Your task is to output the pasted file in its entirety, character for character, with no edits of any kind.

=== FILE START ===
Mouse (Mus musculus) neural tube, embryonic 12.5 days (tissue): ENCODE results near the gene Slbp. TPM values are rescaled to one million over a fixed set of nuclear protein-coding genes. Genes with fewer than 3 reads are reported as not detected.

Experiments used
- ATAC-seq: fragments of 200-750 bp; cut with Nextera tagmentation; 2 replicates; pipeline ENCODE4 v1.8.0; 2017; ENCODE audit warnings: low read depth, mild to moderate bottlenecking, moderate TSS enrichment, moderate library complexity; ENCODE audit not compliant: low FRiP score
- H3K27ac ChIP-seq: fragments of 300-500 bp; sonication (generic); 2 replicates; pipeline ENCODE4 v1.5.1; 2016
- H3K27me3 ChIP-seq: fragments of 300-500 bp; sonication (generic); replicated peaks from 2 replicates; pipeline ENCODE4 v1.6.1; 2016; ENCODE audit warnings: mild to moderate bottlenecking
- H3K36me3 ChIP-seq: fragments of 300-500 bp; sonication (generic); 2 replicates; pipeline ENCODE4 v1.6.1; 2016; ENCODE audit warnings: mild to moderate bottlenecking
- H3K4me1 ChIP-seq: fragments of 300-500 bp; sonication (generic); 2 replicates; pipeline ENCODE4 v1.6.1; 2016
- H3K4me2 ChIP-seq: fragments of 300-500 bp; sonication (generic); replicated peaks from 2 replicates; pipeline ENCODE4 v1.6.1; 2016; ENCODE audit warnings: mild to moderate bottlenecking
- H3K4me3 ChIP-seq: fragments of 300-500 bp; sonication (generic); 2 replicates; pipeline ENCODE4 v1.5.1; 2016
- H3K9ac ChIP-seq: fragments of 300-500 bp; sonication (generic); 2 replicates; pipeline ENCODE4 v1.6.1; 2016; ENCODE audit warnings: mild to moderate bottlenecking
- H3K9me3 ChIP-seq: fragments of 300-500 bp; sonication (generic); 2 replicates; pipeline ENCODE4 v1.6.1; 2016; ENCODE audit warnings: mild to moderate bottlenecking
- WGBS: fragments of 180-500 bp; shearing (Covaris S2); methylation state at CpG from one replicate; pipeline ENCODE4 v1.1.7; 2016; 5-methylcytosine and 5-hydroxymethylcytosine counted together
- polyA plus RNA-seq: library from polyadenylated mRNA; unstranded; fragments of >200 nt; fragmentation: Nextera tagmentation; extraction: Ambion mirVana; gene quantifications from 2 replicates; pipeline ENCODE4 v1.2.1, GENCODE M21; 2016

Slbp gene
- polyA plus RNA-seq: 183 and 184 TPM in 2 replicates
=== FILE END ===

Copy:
Mouse (Mus musculus) neural tube, embryonic 12.5 days (tissue): ENCODE results near the gene Slbp. TPM values are rescaled to one million over a fixed set of nuclear protein-coding genes. Genes with fewer than 3 reads are reported as not detected.

Experiments used
- ATAC-seq: fragments of 200-750 bp; cut with Nextera tagmentation; 2 replicates; pipeline ENCODE4 v1.8.0; 2017; ENCODE audit warnings: low read depth, mild to moderate bottlenecking, moderate TSS enrichment, moderate library complexity; ENCODE audit not compliant: low FRiP score
- H3K27ac ChIP-seq: fragments of 300-500 bp; sonication (generic); 2 replicates; pipeline ENCODE4 v1.5.1; 2016
- H3K27me3 ChIP-seq: fragments of 300-500 bp; sonication (generic); replicated peaks from 2 replicates; pipeline ENCODE4 v1.6.1; 2016; ENCODE audit warnings: mild to moderate bottlenecking
- H3K36me3 ChIP-seq: fragments of 300-500 bp; sonication (generic); 2 replicates; pipeline ENCODE4 v1.6.1; 2016; ENCODE audit warnings: mild to moderate bottlenecking
- H3K4me1 ChIP-seq: fragments of 300-500 bp; sonication (generic); 2 replicates; pipeline ENCODE4 v1.6.1; 2016
- H3K4me2 ChIP-seq: fragments of 300-500 bp; sonication (generic); replicated peaks from 2 replicates; pipeline ENCODE4 v1.6.1; 2016; ENCODE audit warnings: mild to moderate bottlenecking
- H3K4me3 ChIP-seq: fragments of 300-500 bp; sonication (generic); 2 replicates; pipeline ENCODE4 v1.5.1; 2016
- H3K9ac ChIP-seq: fragments of 300-500 bp; sonication (generic); 2 replicates; pipeline ENCODE4 v1.6.1; 2016; ENCODE audit warnings: mild to moderate bottlenecking
- H3K9me3 ChIP-seq: fragments of 300-500 bp; sonication (generic); 2 replicates; pipeline ENCODE4 v1.6.1; 2016; ENCODE audit warnings: mild to moderate bottlenecking
- WGBS: fragments of 180-500 bp; shearing (Covaris S2); methylation state at CpG from one replicate; pipeline ENCODE4 v1.1.7; 2016; 5-methylcytosine and 5-hydroxymethylcytosine counted together
- polyA plus RNA-seq: library from polyadenylated mRNA; unstranded; fragments of >200 nt; fragmentation: Nextera tagmentation; extraction: Ambion mirVana; gene quantifications from 2 replicates; pipeline ENCODE4 v1.2.1, GENCODE M21; 2016

Slbp gene
- polyA plus RNA-seq: 183 and 184 TPM in 2 replicates